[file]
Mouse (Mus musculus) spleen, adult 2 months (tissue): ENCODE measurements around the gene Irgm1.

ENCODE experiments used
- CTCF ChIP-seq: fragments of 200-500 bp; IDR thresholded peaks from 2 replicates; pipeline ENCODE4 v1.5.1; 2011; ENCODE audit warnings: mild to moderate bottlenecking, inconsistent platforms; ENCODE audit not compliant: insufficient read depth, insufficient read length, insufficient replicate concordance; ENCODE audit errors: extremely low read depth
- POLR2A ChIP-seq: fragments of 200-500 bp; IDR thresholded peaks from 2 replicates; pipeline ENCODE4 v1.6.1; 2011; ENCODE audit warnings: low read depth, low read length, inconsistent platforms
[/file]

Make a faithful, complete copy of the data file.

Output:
Mouse (Mus musculus) spleen, adult 2 months (tissue): ENCODE measurements around the gene Irgm1.

ENCODE experiments used
- CTCF ChIP-seq: fragments of 200-500 bp; IDR thresholded peaks from 2 replicates; pipeline ENCODE4 v1.5.1; 2011; ENCODE audit warnings: mild to moderate bottlenecking, inconsistent platforms; ENCODE audit not compliant: insufficient read depth, insufficient read length, insufficient replicate concordance; ENCODE audit errors: extremely low read depth
- POLR2A ChIP-seq: fragments of 200-500 bp; IDR thresholded peaks from 2 replicates; pipeline ENCODE4 v1.6.1; 2011; ENCODE audit warnings: low read depth, low read length, inconsistent platforms